Q: What was it like to work with Ollie and Eric? Did they give you any advice that you still use today?
Glen Keane: It’s funny, when I started at Disney 37 years ago I was a 20 year old artist who knew nothing about animation. I had the privilege of working with Walt Disney’s “Nine Old Men.” Frank Thomas, Ollie Johnston and Eric Larsen were my mentors. The things they told me were deeply implanted in my mind and throughout the whole process of this movie I repeated those. I felt like I was passing on the baton. I remember Ollie saying, “Don’t draw what the character is doing, draw what the character is thinking.” It was very important in Tangled that the animators would crawl into the skin of the characters and live in them. You can feel it when an animator believes in what he is animating. Eric Larsen used to say all the time, “The key to Disney animation is sincerity.” That translates for an actor to mean take something real in your own experience and put it up on screen. So besides the drawing and design elements, this was more of the intuitive or spiritual element I was trying to bring to the animators, the idea of living in the characters we animate.
Q: Bringing Rapunzel to life had to be a big challenge, because she moves in one way but her hair, as another character, has its own life. Could you explain to us the process to animate her? Did you animate Rapunzel first and then her hair? Which steps did you follow?
Glen Keane: The first step in animating Rapunzel was to design the character with all the bells and whistles necessary to animate incredibly subtle emotion. That meant working closely with modelers and riggers, the people that create the entire nervous system under the skin of a CG character. Then the directors issue the scene to the animator. Byron and Nathan would act the scene out so the animator could watch their expression and body attitude. Sometimes I would do drawings at that moment as I would interpret Byron as Rapunzel doing that same action. The animator then would do a rough first pass of the animation and I would do drawing corrections over the top in our dailies sessions. The directors would then make comments about what they wanted to take out or add or push. Once we had the basic movement down we would animate the hair. Sometimes the animator would control the 14 tubes of hair, each with 10,000 hairs in each tube, or we would have the simulation team animate the hair based on the movement the animator had created with the body. The simulation follows the laws of physics with some extra Pixie dust ingredients that our team of hair animators created.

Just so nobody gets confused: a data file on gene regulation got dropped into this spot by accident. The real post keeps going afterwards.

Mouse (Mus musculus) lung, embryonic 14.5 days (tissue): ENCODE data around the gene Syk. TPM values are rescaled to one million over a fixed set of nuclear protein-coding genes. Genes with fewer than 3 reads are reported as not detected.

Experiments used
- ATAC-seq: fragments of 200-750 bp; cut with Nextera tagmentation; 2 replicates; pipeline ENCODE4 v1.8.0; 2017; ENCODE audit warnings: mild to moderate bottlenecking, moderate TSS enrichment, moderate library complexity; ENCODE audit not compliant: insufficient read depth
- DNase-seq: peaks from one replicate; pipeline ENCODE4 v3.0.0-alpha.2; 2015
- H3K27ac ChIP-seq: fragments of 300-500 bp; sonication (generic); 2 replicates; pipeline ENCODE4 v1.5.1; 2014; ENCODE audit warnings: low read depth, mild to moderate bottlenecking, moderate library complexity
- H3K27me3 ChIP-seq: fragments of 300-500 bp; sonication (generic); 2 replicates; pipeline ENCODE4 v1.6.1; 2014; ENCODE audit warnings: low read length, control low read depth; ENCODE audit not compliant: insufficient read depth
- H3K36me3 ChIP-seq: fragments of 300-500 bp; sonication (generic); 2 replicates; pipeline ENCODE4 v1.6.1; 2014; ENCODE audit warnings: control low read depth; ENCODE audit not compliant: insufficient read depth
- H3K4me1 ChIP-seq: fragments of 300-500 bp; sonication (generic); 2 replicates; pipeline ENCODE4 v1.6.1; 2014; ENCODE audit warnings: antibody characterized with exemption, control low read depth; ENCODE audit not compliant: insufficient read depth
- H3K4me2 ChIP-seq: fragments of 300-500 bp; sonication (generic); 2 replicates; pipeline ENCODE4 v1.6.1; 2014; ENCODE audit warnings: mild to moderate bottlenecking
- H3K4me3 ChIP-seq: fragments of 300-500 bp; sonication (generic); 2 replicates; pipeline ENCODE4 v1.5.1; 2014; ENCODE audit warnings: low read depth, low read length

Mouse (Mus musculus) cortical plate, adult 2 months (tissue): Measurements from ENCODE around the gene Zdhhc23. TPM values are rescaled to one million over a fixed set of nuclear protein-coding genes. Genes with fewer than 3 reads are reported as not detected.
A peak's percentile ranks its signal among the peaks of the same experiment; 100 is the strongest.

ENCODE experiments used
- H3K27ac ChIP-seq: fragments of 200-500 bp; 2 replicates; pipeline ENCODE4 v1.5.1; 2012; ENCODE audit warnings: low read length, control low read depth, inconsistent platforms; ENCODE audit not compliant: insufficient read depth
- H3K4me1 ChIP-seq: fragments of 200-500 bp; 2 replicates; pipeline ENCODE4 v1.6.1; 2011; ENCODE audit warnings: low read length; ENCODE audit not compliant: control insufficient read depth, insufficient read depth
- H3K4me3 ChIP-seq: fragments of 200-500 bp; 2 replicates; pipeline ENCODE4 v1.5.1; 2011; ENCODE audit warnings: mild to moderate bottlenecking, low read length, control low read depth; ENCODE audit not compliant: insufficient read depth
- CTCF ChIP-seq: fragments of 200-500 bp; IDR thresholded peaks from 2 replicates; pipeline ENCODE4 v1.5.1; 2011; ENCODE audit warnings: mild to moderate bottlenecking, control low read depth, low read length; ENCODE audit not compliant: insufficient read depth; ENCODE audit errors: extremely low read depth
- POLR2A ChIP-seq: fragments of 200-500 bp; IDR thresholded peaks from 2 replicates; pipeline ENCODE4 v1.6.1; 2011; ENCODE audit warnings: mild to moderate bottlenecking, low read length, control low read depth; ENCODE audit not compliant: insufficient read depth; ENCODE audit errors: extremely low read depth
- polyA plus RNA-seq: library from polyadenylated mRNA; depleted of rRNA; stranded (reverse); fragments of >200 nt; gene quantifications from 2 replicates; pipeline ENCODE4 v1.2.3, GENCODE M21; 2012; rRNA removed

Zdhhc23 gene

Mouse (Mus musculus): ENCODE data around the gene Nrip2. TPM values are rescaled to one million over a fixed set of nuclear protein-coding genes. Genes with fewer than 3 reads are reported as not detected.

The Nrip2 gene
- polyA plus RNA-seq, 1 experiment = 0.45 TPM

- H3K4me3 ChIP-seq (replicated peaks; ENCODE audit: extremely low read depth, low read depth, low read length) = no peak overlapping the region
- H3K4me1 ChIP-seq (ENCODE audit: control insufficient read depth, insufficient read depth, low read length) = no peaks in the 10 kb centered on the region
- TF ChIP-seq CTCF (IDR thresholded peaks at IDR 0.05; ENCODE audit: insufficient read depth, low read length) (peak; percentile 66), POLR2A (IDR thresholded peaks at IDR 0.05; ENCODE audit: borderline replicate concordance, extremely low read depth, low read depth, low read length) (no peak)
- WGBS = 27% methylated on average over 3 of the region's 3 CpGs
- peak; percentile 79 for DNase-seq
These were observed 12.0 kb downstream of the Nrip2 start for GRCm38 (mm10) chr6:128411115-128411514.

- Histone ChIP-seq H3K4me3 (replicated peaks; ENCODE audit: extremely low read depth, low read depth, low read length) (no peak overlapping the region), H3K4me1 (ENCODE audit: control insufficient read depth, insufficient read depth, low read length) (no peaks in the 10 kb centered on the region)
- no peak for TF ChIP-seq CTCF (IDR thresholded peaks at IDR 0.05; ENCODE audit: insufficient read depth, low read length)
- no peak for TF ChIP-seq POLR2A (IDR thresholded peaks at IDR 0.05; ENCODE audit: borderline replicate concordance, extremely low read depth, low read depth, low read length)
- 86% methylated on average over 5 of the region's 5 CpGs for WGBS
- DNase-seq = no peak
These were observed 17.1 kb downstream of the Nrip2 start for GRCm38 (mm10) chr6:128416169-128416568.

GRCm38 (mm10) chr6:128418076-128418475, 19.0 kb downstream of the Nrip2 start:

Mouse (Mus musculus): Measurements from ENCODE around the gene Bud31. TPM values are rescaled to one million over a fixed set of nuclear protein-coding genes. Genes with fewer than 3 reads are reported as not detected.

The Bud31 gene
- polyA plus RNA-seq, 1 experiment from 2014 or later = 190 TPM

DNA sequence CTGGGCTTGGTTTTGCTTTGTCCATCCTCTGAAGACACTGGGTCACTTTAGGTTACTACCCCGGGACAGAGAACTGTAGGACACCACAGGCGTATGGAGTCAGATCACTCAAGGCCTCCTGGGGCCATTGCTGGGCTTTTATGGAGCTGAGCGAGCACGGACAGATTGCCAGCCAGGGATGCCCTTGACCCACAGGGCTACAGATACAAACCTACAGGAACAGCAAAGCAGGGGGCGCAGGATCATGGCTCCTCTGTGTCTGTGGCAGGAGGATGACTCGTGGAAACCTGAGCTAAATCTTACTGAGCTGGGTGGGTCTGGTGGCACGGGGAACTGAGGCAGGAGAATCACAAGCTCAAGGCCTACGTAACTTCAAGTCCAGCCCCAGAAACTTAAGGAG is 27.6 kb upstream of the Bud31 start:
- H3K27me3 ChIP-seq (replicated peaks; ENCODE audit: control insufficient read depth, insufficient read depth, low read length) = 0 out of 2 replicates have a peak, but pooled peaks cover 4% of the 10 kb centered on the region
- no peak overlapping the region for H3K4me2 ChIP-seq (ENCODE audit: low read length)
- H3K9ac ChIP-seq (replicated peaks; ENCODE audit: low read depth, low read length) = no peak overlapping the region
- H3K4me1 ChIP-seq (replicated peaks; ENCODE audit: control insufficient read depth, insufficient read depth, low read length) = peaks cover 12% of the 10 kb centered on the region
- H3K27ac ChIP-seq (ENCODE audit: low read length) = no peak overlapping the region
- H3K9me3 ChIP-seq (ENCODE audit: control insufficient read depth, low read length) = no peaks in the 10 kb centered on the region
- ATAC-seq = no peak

Q: Which one from your many, many past projects was most defining for your career, and why?
Glen Keane: I would have to say The Little Mermaid because I discovered I love characters who have this burning desire inside that they believe the impossible is possible. Since then I have followed that path, now with Tangled. This character of Rapunzel has brought me to a new crossroads. How far can hand drawn affect, or be integrated into, computer animation? I now try to see animation not as CG or hand drawn but simply as filmmaking.
Q: Your background is huge. How hard is it for you to step into that digital world now and in which parts can you count on you massive experiences from the past?
Glen Keane: At first I was very tentative about how I could influence CG with my pencil. I have to say that I don’t know how to animate on the computer but I have never been afraid of the computer. John Lasseter and I did the very first computer animation test back in the 80’s, so I have always seen computer animation wherever it crosses the path of hand drawn, forcing me to draw better and to think more sculpturally. Drawing on the Syntec over top of computer images was very natural and fluid. I could even animate very quickly live in front of the room full of animators and demonstrate how I felt the action could play. Drawing is an incredibly affective tool to communicate ideas. It really is true that a picture is worth a thousand words.